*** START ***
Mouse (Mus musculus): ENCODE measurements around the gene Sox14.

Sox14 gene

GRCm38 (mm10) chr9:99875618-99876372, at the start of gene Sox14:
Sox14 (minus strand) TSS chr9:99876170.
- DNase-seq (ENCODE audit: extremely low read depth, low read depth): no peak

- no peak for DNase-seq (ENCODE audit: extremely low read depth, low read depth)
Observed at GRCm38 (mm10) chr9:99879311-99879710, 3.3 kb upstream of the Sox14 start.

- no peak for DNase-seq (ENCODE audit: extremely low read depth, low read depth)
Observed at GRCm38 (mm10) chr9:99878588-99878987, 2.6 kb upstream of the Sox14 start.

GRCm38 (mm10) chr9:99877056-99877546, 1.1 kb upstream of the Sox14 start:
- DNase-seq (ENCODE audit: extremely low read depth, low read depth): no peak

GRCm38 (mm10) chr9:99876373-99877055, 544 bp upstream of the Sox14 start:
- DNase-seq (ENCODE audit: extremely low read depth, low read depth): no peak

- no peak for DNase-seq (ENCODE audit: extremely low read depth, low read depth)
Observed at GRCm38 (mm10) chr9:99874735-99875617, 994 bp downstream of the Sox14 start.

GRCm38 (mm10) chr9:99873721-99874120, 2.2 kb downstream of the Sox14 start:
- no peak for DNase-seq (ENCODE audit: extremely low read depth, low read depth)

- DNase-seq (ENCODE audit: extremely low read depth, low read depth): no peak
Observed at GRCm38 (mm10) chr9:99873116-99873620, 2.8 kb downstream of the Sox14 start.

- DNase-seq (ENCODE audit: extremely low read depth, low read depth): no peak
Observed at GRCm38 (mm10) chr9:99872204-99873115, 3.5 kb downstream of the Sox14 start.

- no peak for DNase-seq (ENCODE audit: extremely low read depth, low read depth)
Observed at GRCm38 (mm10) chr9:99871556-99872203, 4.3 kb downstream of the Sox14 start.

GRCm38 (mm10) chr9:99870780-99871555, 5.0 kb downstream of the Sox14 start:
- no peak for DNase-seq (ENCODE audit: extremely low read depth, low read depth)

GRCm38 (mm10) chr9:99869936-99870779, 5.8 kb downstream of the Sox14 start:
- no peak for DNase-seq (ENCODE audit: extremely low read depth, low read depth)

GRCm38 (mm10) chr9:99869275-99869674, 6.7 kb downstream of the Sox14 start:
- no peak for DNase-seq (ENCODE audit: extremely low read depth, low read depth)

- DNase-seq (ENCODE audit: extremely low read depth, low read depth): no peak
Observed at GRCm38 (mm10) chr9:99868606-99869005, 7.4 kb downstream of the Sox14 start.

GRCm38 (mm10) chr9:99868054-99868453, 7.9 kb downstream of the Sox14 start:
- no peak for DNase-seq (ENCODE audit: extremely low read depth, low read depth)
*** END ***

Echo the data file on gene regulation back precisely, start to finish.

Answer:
Mouse (Mus musculus): ENCODE measurements around the gene Sox14.

Sox14 gene

GRCm38 (mm10) chr9:99875618-99876372, at the start of gene Sox14:
Sox14 (minus strand) TSS chr9:99876170.
- DNase-seq (ENCODE audit: extremely low read depth, low read depth): no peak

- no peak for DNase-seq (ENCODE audit: extremely low read depth, low read depth)
Observed at GRCm38 (mm10) chr9:99879311-99879710, 3.3 kb upstream of the Sox14 start.

- no peak for DNase-seq (ENCODE audit: extremely low read depth, low read depth)
Observed at GRCm38 (mm10) chr9:99878588-99878987, 2.6 kb upstream of the Sox14 start.

GRCm38 (mm10) chr9:99877056-99877546, 1.1 kb upstream of the Sox14 start:
- DNase-seq (ENCODE audit: extremely low read depth, low read depth): no peak

GRCm38 (mm10) chr9:99876373-99877055, 544 bp upstream of the Sox14 start:
- DNase-seq (ENCODE audit: extremely low read depth, low read depth): no peak

- no peak for DNase-seq (ENCODE audit: extremely low read depth, low read depth)
Observed at GRCm38 (mm10) chr9:99874735-99875617, 994 bp downstream of the Sox14 start.

GRCm38 (mm10) chr9:99873721-99874120, 2.2 kb downstream of the Sox14 start:
- no peak for DNase-seq (ENCODE audit: extremely low read depth, low read depth)

- DNase-seq (ENCODE audit: extremely low read depth, low read depth): no peak
Observed at GRCm38 (mm10) chr9:99873116-99873620, 2.8 kb downstream of the Sox14 start.

- DNase-seq (ENCODE audit: extremely low read depth, low read depth): no peak
Observed at GRCm38 (mm10) chr9:99872204-99873115, 3.5 kb downstream of the Sox14 start.

- no peak for DNase-seq (ENCODE audit: extremely low read depth, low read depth)
Observed at GRCm38 (mm10) chr9:99871556-99872203, 4.3 kb downstream of the Sox14 start.

GRCm38 (mm10) chr9:99870780-99871555, 5.0 kb downstream of the Sox14 start:
- no peak for DNase-seq (ENCODE audit: extremely low read depth, low read depth)

GRCm38 (mm10) chr9:99869936-99870779, 5.8 kb downstream of the Sox14 start:
- no peak for DNase-seq (ENCODE audit: extremely low read depth, low read depth)

GRCm38 (mm10) chr9:99869275-99869674, 6.7 kb downstream of the Sox14 start:
- no peak for DNase-seq (ENCODE audit: extremely low read depth, low read depth)

- DNase-seq (ENCODE audit: extremely low read depth, low read depth): no peak
Observed at GRCm38 (mm10) chr9:99868606-99869005, 7.4 kb downstream of the Sox14 start.

GRCm38 (mm10) chr9:99868054-99868453, 7.9 kb downstream of the Sox14 start:
- no peak for DNase-seq (ENCODE audit: extremely low read depth, low read depth)